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Open Access Highly Accessed Research article

Simultaneous Foxp3 and IDO expression is associated with sentinel lymph node metastases in breast cancer

Aaron S Mansfield1*, Paivi S Heikkila2, Ari T Vaara1, Karl AJ von Smitten1, Jukka M Vakkila3 and Marjut HK Leidenius1

Author Affiliations

1 Breast Surgery Unit, Helsinki University Central Hospital, Helsinki, Finland

2 Department of Pathology, Helsinki University Central Hospital, Helsinki, Finland

3 Haematology Research Unit, Helsinki University Central Hospital, Finland

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BMC Cancer 2009, 9:231  doi:10.1186/1471-2407-9-231


The electronic version of this article is the complete one and can be found online at: http://www.biomedcentral.com/1471-2407/9/231


Received:23 February 2009
Accepted:15 July 2009
Published:15 July 2009

© 2009 Mansfield et al; licensee BioMed Central Ltd.

This is an Open Access article distributed under the terms of the Creative Commons Attribution License (http://creativecommons.org/licenses/by/2.0), which permits unrestricted use, distribution, and reproduction in any medium, provided the original work is properly cited.

Abstract

Background

There is evidence that the immune systems of patients with breast cancer are dysfunctional. Regulatory T cells (Tregs), and IDO, an immunosuppressive enzyme, are associated with more advanced disease in some cancers and may promote immunologic tolerance to tumors. Our aim was to assess whether expression of Foxp3, a marker of Tregs, and IDO were linked with nodal metastasis in breast cancer patients. Inhibitors of IDO are available and could potentially demonstrate utility in breast cancer if IDO drives progression of disease.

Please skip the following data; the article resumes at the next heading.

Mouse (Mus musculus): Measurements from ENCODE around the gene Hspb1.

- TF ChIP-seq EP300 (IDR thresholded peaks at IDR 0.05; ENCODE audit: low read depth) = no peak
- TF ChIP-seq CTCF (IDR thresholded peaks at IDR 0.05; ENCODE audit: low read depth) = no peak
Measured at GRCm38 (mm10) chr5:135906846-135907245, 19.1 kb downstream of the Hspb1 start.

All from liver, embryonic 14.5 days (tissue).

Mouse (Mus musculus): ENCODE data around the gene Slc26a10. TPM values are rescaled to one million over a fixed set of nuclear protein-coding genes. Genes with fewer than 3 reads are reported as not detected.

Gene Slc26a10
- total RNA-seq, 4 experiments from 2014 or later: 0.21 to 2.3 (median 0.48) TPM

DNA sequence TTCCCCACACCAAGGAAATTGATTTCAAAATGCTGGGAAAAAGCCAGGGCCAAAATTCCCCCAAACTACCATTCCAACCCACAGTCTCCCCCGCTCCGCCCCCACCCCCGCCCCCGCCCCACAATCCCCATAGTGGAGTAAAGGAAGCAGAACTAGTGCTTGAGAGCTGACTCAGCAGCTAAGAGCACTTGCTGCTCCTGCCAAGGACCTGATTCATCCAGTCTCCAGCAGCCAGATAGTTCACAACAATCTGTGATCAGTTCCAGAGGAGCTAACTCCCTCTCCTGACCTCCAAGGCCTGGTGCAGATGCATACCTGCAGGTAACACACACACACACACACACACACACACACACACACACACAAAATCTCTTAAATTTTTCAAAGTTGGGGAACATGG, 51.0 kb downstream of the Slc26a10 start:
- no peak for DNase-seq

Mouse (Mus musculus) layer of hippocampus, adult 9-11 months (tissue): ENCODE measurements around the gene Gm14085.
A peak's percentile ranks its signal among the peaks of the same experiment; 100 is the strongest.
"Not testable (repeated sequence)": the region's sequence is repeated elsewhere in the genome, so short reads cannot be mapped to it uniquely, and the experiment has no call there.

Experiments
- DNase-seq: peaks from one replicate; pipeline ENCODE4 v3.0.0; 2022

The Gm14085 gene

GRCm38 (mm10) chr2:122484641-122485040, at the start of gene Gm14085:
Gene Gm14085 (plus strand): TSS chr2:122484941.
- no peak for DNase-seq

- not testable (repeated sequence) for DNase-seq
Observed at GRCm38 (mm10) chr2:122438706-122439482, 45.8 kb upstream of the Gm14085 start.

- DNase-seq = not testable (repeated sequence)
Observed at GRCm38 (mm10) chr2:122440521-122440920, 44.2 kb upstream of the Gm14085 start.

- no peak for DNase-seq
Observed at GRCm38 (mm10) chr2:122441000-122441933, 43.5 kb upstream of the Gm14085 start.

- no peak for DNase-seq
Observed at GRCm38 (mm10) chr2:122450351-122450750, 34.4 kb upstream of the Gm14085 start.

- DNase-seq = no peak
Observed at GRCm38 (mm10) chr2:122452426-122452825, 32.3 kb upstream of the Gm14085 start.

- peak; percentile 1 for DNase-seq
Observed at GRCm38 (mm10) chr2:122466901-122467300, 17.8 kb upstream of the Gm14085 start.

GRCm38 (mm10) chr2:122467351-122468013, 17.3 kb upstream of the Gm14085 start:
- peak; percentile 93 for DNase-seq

Methods

Sentinel lymph nodes (SLN) of 47 breast cancer patients with varying degrees of nodal disease and 10 controls were evaluated for expression of Foxp3 and IDO using immunohistochemistry. Positively stained cells were quantified and their distribution within the SLN noted.

Results

The proportion of Foxp3+ cells was higher in SLN of cancer patients than controls (19% v. 10%, p < 0.001). Specifically, there were more Foxp3+ cells in SLN with metastasis than tumor-free SLN (20% v. 14%, p = 0.02). The proportion IDO+ cell in SLN of cancer patients was not statistically different than controls (4.0% v. 1.6%, p = 0.08). In order to demonstrate the combined immunosuppressive effect of Foxp3 and IDO, we categorized each SLN as positive or negative for Foxp3 and IDO. The Foxp3+/IDO+ group almost exclusively consisted of cancer patients with node positive disease.

Conclusion

In conclusion, our study shows that Foxp3+ cells are associated with more advanced disease in breast cancer, a finding that is proving to be true in many other cancers. As IDO has been found to promote differentiation of Tregs, IDO may become a suitable target to abrogate the development of T-cell tolerance and to promote an effective immune response to breast cancer. Our results about the combined expression of IDO and Foxp3 in metastastic SLN support this assumption.